Tiling window without overlapping observations:

  • tile2() and ptile() always returns a list.

  • tile2_lgl(), tile2_int(), tile2_dbl(), tile2_chr() use the same arguments as tile2(), but return vectors of the corresponding type.

  • tile2_dfr() tile2_dfc() return data frames using row-binding & column-binding.

tile2(.x, .y, .f, ..., .size = 1, .bind = FALSE)

tile2_dfr(.x, .y, .f, ..., .size = 1, .bind = FALSE, .id = NULL)

tile2_dfc(.x, .y, .f, ..., .size = 1, .bind = FALSE)

ptile(.l, .f, ..., .size = 1, .bind = FALSE)

ptile_dfr(.l, .f, ..., .size = 1, .bind = FALSE, .id = NULL)

ptile_dfc(.l, .f, ..., .size = 1, .bind = FALSE)

Arguments

.x

Objects to slide over simultaneously.

.y

Objects to slide over simultaneously.

.f

A function, formula, or vector (not necessarily atomic).

If a function, it is used as is.

If a formula, e.g. ~ .x + 2, it is converted to a function. There are three ways to refer to the arguments:

  • For a single argument function, use .

  • For a two argument function, use .x and .y

  • For more arguments, use ..1, ..2, ..3 etc

This syntax allows you to create very compact anonymous functions.

If character vector, numeric vector, or list, it is converted to an extractor function. Character vectors index by name and numeric vectors index by position; use a list to index by position and name at different levels. If a component is not present, the value of .default will be returned.

...

Additional arguments passed on to the mapped function.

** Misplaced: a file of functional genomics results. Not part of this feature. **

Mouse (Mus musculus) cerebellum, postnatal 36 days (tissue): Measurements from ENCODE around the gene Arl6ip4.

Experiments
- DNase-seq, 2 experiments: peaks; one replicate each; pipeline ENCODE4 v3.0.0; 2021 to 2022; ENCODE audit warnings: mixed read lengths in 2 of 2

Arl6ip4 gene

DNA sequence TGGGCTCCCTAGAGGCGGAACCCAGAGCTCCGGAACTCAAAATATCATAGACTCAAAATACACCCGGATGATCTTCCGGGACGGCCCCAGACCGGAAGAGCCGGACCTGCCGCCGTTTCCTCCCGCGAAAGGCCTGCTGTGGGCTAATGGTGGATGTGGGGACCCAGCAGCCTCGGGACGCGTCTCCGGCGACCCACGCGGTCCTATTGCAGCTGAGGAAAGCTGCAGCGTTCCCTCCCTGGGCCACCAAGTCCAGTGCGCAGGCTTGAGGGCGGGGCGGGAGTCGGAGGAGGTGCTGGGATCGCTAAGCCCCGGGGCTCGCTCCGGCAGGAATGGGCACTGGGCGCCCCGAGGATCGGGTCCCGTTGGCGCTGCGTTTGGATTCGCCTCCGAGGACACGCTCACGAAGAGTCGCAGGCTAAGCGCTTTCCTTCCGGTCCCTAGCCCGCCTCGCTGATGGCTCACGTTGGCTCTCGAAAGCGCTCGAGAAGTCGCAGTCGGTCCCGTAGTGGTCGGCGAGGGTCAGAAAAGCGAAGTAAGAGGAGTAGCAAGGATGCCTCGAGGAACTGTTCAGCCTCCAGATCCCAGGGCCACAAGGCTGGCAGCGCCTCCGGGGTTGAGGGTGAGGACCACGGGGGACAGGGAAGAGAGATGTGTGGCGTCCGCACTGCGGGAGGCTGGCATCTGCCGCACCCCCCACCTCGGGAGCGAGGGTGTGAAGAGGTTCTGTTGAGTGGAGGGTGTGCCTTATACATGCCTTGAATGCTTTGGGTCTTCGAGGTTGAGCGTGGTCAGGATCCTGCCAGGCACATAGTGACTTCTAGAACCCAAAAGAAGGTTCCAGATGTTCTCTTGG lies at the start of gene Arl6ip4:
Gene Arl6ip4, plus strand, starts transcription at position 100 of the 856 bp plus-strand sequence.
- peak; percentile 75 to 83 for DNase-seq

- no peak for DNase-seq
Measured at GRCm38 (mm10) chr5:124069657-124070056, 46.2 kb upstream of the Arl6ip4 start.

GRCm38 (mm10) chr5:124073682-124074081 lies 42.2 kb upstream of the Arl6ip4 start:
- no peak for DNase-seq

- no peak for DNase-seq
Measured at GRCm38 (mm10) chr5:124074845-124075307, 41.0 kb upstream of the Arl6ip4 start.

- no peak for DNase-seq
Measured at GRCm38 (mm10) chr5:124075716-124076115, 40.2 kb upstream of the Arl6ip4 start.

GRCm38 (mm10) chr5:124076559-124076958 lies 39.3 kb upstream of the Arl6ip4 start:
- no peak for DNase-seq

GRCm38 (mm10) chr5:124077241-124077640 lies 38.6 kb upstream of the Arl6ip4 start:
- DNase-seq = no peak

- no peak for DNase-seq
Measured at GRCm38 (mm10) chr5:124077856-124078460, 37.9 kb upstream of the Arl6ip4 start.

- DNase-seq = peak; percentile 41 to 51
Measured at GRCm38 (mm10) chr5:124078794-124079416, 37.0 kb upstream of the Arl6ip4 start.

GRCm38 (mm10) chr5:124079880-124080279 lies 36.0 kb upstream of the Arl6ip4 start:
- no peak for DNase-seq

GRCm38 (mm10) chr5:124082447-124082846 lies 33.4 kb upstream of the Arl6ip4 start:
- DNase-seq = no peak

.size

An integer for window size. If positive, moving forward from left to right; if negative, moving backward (from right to left).

.bind

If .x is a list, should .x be combined before applying .f? If .x is a list of data frames, row binding is carried out.

.id

Either a string or NULL. If a string, the output will contain a variable with that name, storing either the name (if .x is named) or the index (if .x is unnamed) of the input. If NULL, the default, no variable will be created.

Only applies to _dfr variant.

.l

A list of vectors, such as a data frame. The length of .l determines the number of arguments that .f will be called with. List names will be used if present.

See also

  • slide2 for sliding window with overlapping observations

  • stretch2 for expanding more observations

Other tiling window functions: tile

Examples

x <- 1:5 y <- 6:10 z <- 11:15 lst <- list(x = x, y = y, z = z) df <- as.data.frame(lst) tile2(x, y, sum, .size = 2)
#> [[1]] #> [1] 16 #> #> [[2]] #> [1] 24 #> #> [[3]] #> [1] 15 #>
tile2(lst, lst, ~ ., .size = 2)
#> [[1]] #> [[1]]$x #> [1] 1 2 3 4 5 #> #> [[1]]$y #> [1] 6 7 8 9 10 #> #> #> [[2]] #> [[2]]$z #> [1] 11 12 13 14 15 #> #>
tile2(df, df, ~ ., .size = 2)
#> [[1]] #> x y z #> 1 1 6 11 #> 2 2 7 12 #> #> [[2]] #> x y z #> 3 3 8 13 #> 4 4 9 14 #> #> [[3]] #> x y z #> 5 5 10 15 #>
ptile(lst, sum, .size = 1)
#> [[1]] #> [1] 18 #> #> [[2]] #> [1] 21 #> #> [[3]] #> [1] 24 #> #> [[4]] #> [1] 27 #> #> [[5]] #> [1] 30 #>
ptile(list(lst, lst), ~ ., .size = 2)
#> [[1]] #> [[1]]$x #> [1] 1 2 3 4 5 #> #> [[1]]$y #> [1] 6 7 8 9 10 #> #> #> [[2]] #> [[2]]$z #> [1] 11 12 13 14 15 #> #>